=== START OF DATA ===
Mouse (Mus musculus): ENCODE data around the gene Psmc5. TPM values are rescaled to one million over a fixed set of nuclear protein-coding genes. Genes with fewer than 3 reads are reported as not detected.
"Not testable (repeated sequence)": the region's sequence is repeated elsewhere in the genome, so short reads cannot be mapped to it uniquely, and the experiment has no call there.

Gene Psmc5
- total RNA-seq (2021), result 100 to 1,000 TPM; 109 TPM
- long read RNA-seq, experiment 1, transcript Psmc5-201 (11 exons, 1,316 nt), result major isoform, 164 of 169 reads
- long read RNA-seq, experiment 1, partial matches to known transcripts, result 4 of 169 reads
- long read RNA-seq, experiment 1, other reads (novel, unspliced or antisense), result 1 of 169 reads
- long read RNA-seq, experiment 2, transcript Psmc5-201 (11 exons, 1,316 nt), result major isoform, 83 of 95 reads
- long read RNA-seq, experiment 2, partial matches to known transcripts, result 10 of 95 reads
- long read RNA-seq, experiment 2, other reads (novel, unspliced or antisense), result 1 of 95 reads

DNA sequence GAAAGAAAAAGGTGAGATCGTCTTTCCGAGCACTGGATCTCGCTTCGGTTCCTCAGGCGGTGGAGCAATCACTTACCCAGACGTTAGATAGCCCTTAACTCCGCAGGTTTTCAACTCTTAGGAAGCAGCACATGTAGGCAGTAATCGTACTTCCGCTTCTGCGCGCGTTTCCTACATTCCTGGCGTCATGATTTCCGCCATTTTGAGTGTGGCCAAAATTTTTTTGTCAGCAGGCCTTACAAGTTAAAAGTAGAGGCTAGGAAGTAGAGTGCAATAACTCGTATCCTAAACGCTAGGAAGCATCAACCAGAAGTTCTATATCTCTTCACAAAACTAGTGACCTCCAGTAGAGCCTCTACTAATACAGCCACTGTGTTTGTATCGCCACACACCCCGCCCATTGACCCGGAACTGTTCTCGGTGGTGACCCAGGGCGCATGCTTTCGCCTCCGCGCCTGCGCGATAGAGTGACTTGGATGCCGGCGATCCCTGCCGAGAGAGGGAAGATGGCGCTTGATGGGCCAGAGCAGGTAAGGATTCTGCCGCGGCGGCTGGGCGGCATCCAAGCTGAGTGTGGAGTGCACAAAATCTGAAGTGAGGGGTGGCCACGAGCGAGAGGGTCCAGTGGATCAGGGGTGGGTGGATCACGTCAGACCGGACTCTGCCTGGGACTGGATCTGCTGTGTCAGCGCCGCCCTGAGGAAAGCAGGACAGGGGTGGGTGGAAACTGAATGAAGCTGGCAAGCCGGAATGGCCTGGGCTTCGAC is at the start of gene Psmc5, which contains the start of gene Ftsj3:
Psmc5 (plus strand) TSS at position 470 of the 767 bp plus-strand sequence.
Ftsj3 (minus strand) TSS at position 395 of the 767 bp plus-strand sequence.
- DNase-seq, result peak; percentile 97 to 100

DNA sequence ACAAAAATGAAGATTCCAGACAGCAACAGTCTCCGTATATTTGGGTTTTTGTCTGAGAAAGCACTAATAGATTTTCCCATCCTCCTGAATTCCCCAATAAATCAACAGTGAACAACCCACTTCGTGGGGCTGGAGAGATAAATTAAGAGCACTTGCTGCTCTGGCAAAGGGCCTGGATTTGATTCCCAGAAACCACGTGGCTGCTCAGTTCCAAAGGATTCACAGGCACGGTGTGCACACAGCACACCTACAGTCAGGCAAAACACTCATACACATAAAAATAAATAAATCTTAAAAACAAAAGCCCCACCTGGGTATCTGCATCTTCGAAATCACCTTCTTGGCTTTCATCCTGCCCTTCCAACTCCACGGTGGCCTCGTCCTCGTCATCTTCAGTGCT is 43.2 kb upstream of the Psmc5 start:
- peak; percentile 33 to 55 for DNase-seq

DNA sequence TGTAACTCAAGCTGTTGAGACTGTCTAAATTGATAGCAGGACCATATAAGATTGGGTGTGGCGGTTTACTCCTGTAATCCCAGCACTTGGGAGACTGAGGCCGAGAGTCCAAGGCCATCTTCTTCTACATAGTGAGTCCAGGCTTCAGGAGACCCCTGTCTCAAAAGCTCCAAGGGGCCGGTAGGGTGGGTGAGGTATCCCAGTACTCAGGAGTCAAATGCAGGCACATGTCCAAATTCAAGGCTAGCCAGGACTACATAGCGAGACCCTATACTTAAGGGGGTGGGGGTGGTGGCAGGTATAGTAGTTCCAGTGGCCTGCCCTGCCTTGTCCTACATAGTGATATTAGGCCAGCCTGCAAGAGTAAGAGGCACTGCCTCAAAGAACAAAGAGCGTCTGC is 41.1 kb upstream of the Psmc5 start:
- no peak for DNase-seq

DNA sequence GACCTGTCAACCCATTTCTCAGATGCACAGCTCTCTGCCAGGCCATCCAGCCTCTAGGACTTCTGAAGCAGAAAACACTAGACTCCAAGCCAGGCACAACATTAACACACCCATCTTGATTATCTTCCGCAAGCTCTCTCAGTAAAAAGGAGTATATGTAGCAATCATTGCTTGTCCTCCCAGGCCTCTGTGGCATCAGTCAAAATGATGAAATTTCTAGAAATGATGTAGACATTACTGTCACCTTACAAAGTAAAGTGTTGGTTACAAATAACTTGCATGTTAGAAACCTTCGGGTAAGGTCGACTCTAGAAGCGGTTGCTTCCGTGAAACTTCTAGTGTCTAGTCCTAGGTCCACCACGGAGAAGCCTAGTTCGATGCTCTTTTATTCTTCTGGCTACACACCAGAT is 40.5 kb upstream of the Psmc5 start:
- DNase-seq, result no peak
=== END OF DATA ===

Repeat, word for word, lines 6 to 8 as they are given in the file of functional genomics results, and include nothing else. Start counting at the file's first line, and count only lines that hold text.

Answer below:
- long read RNA-seq, experiment 1, partial matches to known transcripts, result 4 of 169 reads
- long read RNA-seq, experiment 1, other reads (novel, unspliced or antisense), result 1 of 169 reads
- long read RNA-seq, experiment 2, transcript Psmc5-201 (11 exons, 1,316 nt), result major isoform, 83 of 95 reads